Endings are Evil (or What Makes a Good Ending?)


March 23, 2013 by Kira Lyn Blue

Ever gotten to the end of a book or series and had this response:

Grumpy Cat gets it.

I finished reading an urban fantasy series last night and ended up being kept awake for hours asking myself if it was a good end to the series or not. If I’m honest with myself, I have to say that I was disappointed with it. I still enjoyed the series and didn’t hate the ending, but I can see why many of the reviews on Amazon and Goodreads were scathing from my own emotional perspective. But does that make it a bad ending? Why were so many of us disappointed?

I think it’s a tricky question and it’s one that concerns me as a writer because I don’t want to disappoint my readers.

So, what makes a good ending? I posed this question to my husband and he said pretty much the same thing that can be found in almost every article or writing forum on the web: “There’s no magic formula. It depends on the individual book. Just write what you’d want to read.”

That answer makes a certain amount of sense, but it doesn’t really help anyone figure out how to write a good ending, does it?

I found a much better answer posted by Rafiki on the forums over at writingforums.org (original post):

“To me a good ending leaves me with the feeling that you get when you remove something that has been paining you for so long that you have completely forgotten that it exists; but the pain is still there, prickling at the back of your mind. It worms its way deeper and deeper into your subconscious, finally the tweezers come and they pain is removed. The relief you feel is the most extraordinary thing in the world, as if you had lived your whole life in misery and now, for the first time, you are in bliss.  … That splinter is you, body and soul, and the pain that you felt was the pain transferred by something that you care about, something that means something to you.

“Rather than asking how you write a good ending the question you should be writing is “how do you write a good story?” The trick in writing is sticking the splinter in, the ending is simply removing it.”

I do so like how Rafiki phrases it, but this still seems a bit simplistic. I suppose I could ask beta readers, “Hey, anything still sticking in your craw after you read the end?” but that’s a stop-gap. How can we approach this issue head on to avoid bad endings?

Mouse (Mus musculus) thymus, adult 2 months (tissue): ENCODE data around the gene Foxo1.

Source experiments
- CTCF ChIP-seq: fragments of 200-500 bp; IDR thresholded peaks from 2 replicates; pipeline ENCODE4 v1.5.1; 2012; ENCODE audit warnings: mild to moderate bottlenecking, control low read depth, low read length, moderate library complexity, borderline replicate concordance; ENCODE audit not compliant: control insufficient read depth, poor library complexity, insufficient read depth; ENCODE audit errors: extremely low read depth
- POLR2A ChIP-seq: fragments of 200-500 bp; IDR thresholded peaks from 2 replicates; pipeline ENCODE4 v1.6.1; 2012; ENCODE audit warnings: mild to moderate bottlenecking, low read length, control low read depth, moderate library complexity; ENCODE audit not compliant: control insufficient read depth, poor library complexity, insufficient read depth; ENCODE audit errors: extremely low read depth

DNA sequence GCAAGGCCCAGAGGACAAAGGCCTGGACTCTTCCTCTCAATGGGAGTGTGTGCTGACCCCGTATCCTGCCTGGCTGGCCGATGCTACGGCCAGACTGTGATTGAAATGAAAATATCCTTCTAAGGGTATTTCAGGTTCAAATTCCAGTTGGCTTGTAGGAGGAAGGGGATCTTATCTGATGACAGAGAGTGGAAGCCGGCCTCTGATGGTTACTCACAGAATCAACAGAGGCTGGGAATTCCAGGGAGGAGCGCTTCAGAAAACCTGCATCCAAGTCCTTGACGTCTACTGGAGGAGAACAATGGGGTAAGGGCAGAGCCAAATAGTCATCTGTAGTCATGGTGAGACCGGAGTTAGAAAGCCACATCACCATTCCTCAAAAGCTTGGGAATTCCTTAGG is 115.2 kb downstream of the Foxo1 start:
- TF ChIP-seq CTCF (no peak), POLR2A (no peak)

I think endings are difficult by nature. The end of anything is painful, books included. Tell me you’ve never gotten to the end of a series and felt like you’d just broken up with a lover or lost a friend. A good story will draw you so far in and get you so invested in the characters that you hate to see them go. You hate knowing that you won’t ever be seeing them again or knowing that you’ll tag along on more of their adventures. It’s a loss, so I sometimes think that the odds are stacked against the writer from the very beginning. No matter how they wrap up the book, we’re still going to be disappointed.

Also, a writer can’t end things the way they end in real life. Endings in real life are messy. There’s always loose ends, unanswered questions, and lack of emotional resolution that we carry into our next adventure. Readers won’t tolerate that in fiction. Real life is ugly enough. We expect fiction to give us a break from it and the momentary illusion that things really can be resolved, even if the resolution is sad or painful. Granted, an author can get away with loose ends and hanging questions in early books in a series, but that just means he or she has more to tidy up at the conclusion to the series.

That’s not to say that we as readers expect everything to be resolved. We’re not that unrealistic, but a writer has to hit the core points of his or her story and make them satisfactory. There are things a writer can leave untouched and open to the reader’s interpretation. A good book will leave you things to ponder and carry with you after its conclusion. What those points are will be entirely dependent on the individual story.

So, now we’re back to the answer of there is no answer because it depends. Yay. That helps. So maybe I need to be asking a different question.

What makes a crappy ending?

Still a difficult question. Think about the endings of books or movies you have not liked and try to articulate why you thought it was crappy. It might be easier to explain than why you did like a certain ending, but it’s still not easy.

I think I have an answer here, though. Crappy endings are ones that do not meet expectations.

Example: if I’m reading a bodice ripper I expect an HEA (happily ever after). It’s the freaking point of the genre. Yes, it’s formulaic, but that’s what we expect. Guy meets girl, they fall in love, steamy sexy times ensue, complications arise, they work out their differences, more sexy times, and guy and girl live happily ever after. THE END. If I don’t get my HEA, I’m pulling out my pitchfork and rounding up an angry mob.

(I’m joking… mostly. A certain urban fantasy author pissed me off with a death about halfway through her series and it was three years before I decided to give her a second chance and prove that there was still a happy ending in sight. Now I’m beyond glad I did and think the twist she pulled on me adds to her overall tale, butT I can’t share details on without risking spoiling someone else’s experience.)

Outside of the romance genre, expectations are not so readily definable. I do think there are expectations inherent to certain genres: mystery novels have to have the mystery resolved and in fantasy the powers of good must triumph over evil. But how that happens can widely vary. The powers of good can still triumph even if the protagonist dies, right? Or maybe he survives, triumphs over evil, but loses the girl. I hate it when that happens, but that doesn’t automatically mean the end is bad. Sometimes the loss only adds to the depth of the story.